Ace Attorney Movie review
"So, is it the best video game movie ever?"
That was the question a friend posed after I returned from a screening of Ace Attorney, a film adaptation of Capcom's first Phoenix Wright game. It occurred to me that I hadn't even thought of Ace Attorney in that sense. Takeshi Miike's take on the quirky courtroom drama may be brimming with fan service nods to the source material, but at the heart it's a truly unique, well-made film that anyone can enjoy. Mentioning it in the same sentence as Mortal Kombat, Doom, and Resident Evil just seems unfair.
Ace Attorney turns the legal system on its head with a mandate that all cases reach a verdict in three days or less. This is fictional court at its finest, with a simple battle of wits between prosecution and defense, an audience cheering them on, and a grumpy judge to lay out a verdict. The court battles are silly and over-dramatic, with hologram overlays to present evidence, a colorful cast of characters, and raining confetti for a "Not Guilty" verdict.
The film follows the first game in the series, specifically the second and fourth cases of rookie attorney Phoenix Wright. The cases weave together two murders and a questionable verdict from a 15-year old trial into a complex mystery. Along the way Wright faces off against Miles Edgeworth and Manfred von Karma, two flowery prosecutors with perfect records and questionable techniques.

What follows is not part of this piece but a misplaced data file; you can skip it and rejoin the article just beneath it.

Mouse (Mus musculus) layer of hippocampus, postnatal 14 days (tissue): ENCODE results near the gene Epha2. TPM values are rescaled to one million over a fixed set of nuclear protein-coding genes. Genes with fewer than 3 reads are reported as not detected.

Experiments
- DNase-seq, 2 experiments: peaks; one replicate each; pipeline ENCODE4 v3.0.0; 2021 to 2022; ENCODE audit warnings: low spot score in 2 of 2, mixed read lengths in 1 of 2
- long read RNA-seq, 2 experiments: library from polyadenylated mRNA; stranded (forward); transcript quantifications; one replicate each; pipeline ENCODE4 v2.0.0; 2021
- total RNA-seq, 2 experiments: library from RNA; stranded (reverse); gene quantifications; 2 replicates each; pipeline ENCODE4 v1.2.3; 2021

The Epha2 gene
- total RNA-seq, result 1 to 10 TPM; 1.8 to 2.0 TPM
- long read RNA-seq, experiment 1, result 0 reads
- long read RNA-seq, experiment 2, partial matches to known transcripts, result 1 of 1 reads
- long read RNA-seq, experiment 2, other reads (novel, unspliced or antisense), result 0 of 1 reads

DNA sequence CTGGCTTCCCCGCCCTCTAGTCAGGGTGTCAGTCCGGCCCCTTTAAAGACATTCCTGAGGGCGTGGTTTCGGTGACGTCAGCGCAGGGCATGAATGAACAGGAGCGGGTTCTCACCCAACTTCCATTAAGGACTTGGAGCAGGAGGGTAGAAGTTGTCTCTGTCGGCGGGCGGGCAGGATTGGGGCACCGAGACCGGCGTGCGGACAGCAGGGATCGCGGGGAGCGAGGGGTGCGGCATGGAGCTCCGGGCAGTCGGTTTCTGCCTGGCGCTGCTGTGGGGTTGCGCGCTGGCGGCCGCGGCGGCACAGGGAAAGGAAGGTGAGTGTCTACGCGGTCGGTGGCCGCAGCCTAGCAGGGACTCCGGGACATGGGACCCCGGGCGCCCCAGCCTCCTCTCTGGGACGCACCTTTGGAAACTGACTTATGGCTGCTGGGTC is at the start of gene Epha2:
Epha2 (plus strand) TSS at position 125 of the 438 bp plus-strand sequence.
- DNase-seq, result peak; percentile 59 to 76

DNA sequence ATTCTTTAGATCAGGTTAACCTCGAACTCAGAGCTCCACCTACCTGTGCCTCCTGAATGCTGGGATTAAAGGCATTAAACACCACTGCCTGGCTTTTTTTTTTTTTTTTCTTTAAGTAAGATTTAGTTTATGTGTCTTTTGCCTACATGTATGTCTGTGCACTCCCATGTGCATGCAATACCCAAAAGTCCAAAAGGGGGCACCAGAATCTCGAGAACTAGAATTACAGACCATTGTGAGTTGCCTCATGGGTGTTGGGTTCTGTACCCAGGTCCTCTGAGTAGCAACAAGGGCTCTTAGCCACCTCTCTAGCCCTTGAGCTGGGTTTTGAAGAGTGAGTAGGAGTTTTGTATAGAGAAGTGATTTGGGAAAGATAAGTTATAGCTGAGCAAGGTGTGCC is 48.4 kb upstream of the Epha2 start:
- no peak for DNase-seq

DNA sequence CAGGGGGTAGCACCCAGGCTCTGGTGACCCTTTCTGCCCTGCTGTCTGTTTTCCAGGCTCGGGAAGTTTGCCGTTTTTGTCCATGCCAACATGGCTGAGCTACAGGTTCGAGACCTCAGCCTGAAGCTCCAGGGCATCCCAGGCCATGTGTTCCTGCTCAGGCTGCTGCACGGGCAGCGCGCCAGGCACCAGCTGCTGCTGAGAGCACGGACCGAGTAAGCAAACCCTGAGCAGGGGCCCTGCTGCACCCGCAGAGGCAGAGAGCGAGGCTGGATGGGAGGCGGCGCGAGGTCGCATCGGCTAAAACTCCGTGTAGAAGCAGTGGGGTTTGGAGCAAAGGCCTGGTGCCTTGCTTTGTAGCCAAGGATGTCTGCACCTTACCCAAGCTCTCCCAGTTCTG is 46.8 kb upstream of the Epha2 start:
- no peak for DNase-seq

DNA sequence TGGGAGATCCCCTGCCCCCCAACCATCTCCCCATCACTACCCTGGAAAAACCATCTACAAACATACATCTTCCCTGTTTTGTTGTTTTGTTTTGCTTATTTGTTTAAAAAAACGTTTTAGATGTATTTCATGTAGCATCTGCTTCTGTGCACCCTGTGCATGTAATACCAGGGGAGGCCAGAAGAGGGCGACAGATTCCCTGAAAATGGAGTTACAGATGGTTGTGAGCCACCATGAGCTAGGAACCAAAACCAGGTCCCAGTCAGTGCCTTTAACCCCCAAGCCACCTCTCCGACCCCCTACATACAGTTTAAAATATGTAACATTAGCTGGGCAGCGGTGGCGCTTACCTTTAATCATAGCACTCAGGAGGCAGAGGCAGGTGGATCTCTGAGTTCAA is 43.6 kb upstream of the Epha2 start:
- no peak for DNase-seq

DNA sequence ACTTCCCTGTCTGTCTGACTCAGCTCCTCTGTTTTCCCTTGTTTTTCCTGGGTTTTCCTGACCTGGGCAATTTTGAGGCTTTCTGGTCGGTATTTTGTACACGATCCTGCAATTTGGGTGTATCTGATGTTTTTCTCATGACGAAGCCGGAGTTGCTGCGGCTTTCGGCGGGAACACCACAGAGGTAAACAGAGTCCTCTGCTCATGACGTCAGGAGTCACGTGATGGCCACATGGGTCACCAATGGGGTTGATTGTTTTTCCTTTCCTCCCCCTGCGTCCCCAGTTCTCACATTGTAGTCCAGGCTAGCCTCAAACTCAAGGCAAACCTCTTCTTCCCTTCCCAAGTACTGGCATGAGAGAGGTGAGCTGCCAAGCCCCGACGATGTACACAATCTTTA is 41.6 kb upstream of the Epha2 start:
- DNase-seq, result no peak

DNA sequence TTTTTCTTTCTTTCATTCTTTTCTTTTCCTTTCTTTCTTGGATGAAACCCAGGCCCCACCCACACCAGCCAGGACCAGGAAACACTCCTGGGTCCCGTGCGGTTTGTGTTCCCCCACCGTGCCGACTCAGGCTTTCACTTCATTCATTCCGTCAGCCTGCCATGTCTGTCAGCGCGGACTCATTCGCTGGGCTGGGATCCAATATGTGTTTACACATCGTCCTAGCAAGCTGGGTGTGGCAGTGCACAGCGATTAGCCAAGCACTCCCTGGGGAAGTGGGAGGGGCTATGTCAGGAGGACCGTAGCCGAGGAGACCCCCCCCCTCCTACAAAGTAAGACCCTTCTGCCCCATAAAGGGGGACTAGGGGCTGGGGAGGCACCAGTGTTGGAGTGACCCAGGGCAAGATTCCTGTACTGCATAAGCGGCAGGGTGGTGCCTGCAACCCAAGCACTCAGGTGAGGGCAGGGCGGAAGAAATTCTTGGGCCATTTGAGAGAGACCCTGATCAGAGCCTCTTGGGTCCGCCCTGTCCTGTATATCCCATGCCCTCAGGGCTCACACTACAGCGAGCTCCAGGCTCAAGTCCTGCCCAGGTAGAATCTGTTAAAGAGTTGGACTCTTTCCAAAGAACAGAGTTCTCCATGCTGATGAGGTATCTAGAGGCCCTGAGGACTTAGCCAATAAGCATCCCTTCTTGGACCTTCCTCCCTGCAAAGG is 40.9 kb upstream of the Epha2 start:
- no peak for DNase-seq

What's so amazing about the film is how it captures the quirky charm of the game in live action form without missing a beat. The mix of absurd characters, comedic moments, and a dark, gritty mystery totally works. When the police department's mascot, the Blue Badger, delivers evidence to the court, you'd almost think you were watching Japan's version of Twin Peaks.
The plot follows the game quite closely, picking and choosing just the right plot points to condense a dozen hours of gameplay into a feature film. For die-hard fans, that means some characters get more screen time than others. Maya and von Karma aren't as well-developed as they are in the game, but other characters like Phoenix and Edgeworth are portrayed perfectly.
While the film captures the light-hearted tone of the game, it layers it with an extra dark edge that gives Ace Attorney a different feel. Perhaps that's horror master Takeshi Miike's influence, but the mixture of a bleak and rainy setting; bloody murder; and an assortment of ridiculously colorful costumes, impossible hair styles, and charming comedy is a potent formula that's undeniably unique.
The nods to the game series are handled tastefully. The references play out as just another layer of quirk for the uninitiated, though I can see the film wearing thin for those that aren't already buying into the concept. At a somewhat bloated 135 minutes, Ace Attorney does drag its feet in the final act, and even as a fan I kind of wanted them to pick up the pace. Still, most of the film is so fun that it was impossible to leave the theater without a smile on my face.
The Ace Attorney game series may be several games deep, but there's still nothing like it. As a film, that kind of originality gets a new audience. In fact, this could be one of the next great cult classics—I'm already impatiently awaiting a DVD release so I can show it to all of my friends.